• Expensive equipment and software investment
  • Shape factors require careful correlation to behaviors

Surface Area Measurement Methods

Surface area correlates to angularity, texture, and porosity – key drivers of shape properties:

Permeability Method

  • Measures airflow resistance through a packed aggregate sample
  • Related to the total exterior surface area contacting the airflow
  • Angular and rough particles have higher resistance and surface area


  • Evaluates the aggregate matrix’s ability to absorb and transmit water
  • Interconnected void structure relates to particle shape
  • Angular aggregates produce discontinuous voids and slower sorptivity

Methylene Blue Dye Test

  • Measures external surface area of aggregate using selective dye adsorption
  • The amount of adsorbed dye indicates the total surface area
  • Higher values equate to higher angularity and texture

Asphalt Coating Test

  • Measures asphalt binder required to fully coat a loose aggregate sample
  • Binder demand relates to particle surface area needing coverage
  • Angular and rough shapes require more asphalt

A variety of methods spanning from basic visual inspection to advanced laser scanning now exist to quantify aggregate particle shape characteristics crucial to engineering performance. Standardized application of these techniques allows scientific optimization of asphalt and concrete mixtures based on measured shape effects. In the future, improved digital image analysis and simulation technology will continue enhancing aggregate shape quantification and optimization.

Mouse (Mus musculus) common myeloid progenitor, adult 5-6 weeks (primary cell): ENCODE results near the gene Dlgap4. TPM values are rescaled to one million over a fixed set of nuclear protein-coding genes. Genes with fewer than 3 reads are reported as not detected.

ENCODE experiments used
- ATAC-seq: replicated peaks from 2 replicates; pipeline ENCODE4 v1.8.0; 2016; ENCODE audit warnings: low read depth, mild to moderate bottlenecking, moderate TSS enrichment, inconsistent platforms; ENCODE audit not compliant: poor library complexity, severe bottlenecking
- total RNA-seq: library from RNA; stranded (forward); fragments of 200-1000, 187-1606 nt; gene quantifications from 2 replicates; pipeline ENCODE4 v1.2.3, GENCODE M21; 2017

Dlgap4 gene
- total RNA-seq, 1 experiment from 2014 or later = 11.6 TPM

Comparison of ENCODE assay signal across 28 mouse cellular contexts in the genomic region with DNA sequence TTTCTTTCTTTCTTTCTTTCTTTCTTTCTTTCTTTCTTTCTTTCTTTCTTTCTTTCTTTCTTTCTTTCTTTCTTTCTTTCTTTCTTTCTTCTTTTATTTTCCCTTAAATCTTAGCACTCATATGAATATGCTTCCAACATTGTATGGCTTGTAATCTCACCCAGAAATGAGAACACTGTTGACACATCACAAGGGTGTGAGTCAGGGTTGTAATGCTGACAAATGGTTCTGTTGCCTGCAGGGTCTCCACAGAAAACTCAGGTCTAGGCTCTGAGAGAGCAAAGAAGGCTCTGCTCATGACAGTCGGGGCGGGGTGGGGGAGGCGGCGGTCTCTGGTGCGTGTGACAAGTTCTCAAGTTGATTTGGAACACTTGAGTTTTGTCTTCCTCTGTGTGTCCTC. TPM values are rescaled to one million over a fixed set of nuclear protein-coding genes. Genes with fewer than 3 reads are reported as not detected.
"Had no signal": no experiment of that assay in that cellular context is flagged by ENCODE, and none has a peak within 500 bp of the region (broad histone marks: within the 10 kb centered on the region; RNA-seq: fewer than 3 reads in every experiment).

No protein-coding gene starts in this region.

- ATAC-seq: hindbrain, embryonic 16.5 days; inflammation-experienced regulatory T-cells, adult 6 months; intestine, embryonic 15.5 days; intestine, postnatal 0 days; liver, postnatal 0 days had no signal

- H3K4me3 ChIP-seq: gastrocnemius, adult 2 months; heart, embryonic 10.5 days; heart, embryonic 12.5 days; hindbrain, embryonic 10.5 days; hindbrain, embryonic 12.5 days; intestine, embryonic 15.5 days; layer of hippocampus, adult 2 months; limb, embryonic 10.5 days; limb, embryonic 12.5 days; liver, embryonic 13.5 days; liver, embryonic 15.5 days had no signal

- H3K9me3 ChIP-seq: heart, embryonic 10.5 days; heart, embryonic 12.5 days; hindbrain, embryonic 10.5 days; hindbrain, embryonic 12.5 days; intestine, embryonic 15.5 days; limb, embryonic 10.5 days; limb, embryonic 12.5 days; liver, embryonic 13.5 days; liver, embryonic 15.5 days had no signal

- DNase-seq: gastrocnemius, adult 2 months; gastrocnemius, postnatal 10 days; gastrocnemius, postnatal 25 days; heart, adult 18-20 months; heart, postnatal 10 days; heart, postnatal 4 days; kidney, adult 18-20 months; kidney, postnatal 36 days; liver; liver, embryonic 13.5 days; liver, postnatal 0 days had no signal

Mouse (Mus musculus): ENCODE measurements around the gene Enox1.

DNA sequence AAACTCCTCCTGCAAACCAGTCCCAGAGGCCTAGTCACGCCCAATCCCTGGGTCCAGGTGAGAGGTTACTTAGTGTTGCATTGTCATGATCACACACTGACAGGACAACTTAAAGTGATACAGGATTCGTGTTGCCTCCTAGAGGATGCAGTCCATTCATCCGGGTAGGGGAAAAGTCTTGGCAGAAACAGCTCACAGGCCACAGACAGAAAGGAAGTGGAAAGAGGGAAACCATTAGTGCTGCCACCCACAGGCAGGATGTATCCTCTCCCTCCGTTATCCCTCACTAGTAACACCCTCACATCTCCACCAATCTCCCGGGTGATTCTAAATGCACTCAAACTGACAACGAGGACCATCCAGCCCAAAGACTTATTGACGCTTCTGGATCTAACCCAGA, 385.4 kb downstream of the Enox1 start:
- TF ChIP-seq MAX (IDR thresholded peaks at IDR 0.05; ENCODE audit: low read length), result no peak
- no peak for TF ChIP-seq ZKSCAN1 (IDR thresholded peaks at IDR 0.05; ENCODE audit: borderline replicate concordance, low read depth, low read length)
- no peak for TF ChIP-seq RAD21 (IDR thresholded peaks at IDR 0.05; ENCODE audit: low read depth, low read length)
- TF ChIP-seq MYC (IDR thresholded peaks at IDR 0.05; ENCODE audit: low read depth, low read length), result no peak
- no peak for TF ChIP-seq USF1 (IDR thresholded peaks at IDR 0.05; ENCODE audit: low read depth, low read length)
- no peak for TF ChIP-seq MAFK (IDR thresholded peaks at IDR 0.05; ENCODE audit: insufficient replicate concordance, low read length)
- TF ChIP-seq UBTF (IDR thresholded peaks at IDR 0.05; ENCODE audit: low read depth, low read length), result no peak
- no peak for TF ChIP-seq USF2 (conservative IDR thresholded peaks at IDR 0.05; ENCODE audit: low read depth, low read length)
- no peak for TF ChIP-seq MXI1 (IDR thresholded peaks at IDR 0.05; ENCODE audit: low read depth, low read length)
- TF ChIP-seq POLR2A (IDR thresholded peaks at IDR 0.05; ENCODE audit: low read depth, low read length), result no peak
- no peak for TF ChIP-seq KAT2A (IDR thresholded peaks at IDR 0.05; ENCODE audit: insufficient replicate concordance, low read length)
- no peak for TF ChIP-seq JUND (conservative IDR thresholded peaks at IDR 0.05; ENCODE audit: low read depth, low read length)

What is the job mix formula?

The “Job Mix Formula” (JMF) is a critical component in the production of asphalt mixtures for road construction. It is a specific blend of various ingredients used to produce asphalt concrete that meets the required specifications for a particular construction project. The JMF includes the proportions and types of aggregates, asphalt binder, and any additives or modifiers needed to achieve the desired performance characteristics of the asphalt mixture

Effect of Particle Shape on Key Behaviors

Aggregate shape impacts major properties of asphalt and concrete:

Influence on Stiffness and Stability

Angular, rough-textured aggregates interlock when compacted, producing stiff, stable mixtures resistant to applied loads and wheel path rutting. Rounded, smooth particles provide less internal friction and are prone to displacement under loads.